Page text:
Clarkson has two distinct campuses, the "downtown" campus and the "hill" campus. During the last 35 years Clarkson has developed almost exclusively on the hill campus. The departments of Physical Therapy and Physician Assistant Studies are located on the downtown campus. The campus bookstore is located in the downtown Potsdam. The last student dormitory (Congdon) located on the downtown campus closed in May 2006. The only buildings remaining in Clarkson's service at the downtown campus are a few administration buildings, the Army and Air Force ROTC houses, the Clarkson Hall Center for Health Sciences (physical therapy and physician assistant studies), and the Peyton Hall Business Incubator. Other downtown campus buildings leased space to businesses.

Academic buildings[edit]

Bertrand H. Snell Hall

Residential buildings[edit]

Wallace H. Coulter School of Engineering

Other buildings[edit]

Dining facilities[edit]

Student activities[edit]

Athletics[edit]

Clarkson Golden Knights logo

Clarkson's athletic teams are known collectively as the Golden Knights. There are 20 varsity athletic teams. Except for the men's and women's alpine and nordic skiing, all of these teams compete in the NCAA.

While Clarkson is a NCAA Division III school, both the men's and women's ice hockey teams compete in Division I, with both teams playing in the ECAC. The men's team is a traditional power in the ECAC. They have won 5 ECAC Tournament Championships, most recently in 2007. Clarkson's most recent NCAA tournament was as the number three seed in the 2008 NCAA East regional, where they knocked off St. Cloud State 2–1 to advance to the second round. The Golden Knights were then defeated by national number one seed, Michigan 2–0.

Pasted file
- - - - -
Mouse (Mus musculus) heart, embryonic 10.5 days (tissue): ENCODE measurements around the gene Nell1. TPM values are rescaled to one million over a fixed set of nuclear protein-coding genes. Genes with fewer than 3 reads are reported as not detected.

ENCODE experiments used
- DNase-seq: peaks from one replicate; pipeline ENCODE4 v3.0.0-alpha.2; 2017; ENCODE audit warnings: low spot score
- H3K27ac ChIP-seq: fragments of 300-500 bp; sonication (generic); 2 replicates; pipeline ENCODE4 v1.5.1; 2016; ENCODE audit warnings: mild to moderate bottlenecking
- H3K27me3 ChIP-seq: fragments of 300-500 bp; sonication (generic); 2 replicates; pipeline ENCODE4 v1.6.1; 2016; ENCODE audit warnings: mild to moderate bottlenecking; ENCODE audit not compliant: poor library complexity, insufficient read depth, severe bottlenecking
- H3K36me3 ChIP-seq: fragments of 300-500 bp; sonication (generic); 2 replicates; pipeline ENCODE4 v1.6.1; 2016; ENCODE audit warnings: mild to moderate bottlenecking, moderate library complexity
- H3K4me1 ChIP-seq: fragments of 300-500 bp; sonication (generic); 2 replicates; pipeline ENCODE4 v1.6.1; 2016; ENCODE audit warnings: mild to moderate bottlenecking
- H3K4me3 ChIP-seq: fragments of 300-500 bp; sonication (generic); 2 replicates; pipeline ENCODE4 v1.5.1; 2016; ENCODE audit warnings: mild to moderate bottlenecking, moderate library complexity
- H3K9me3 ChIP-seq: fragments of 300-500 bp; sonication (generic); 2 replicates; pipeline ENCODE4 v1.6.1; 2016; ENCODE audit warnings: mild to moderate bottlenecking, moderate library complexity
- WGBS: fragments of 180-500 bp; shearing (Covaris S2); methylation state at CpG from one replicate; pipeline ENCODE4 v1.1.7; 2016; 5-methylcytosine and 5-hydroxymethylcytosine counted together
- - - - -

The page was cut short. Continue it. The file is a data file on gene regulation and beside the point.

The women's team is far younger, beginning play in 2003, than the men's team, although they too have become an ECAC power. The team has appeared in every tournament since entering the ECAC in 2004 and have appeared in three NCAA tournaments, most recently winning the 2014 edition, the first NCAA title won by the school, the first NCAA ice hockey title won by a school in St. Lawrence County, and the first Division I NCAA championship won by a school from the North Country.

Other Division III varsity teams compete in the Liberty League conference and include baseball, men's and women's basketball, men's and women's cross country, men's golf, men's and women's lacrosse, men's and women's soccer, softball, men's and women's swimming, and women's volleyball.

The men and women's alpine skiing and nordic skiing teams compete in the MacConnell Division of the Eastern Collegiate Ski Conference (ECSC), within the United States Collegiate Ski and Snowboard Association (USCSA). They are top contenders almost every year within their division and even conference, and have consistently qualified for the annual USCSA National Championships numerous times.[18]

Other non-varsity clubs include men's and women's ice hockey, men's lacrosse, men's and women's rugby union, men's soccer, men's bowling, combined men's and women's crew, and ultimate frisbee. Clarkson's combined men's and women's club racquetball team won the Division II title at the USRA National Tournament in 2005. In 2010, the school started a club football team.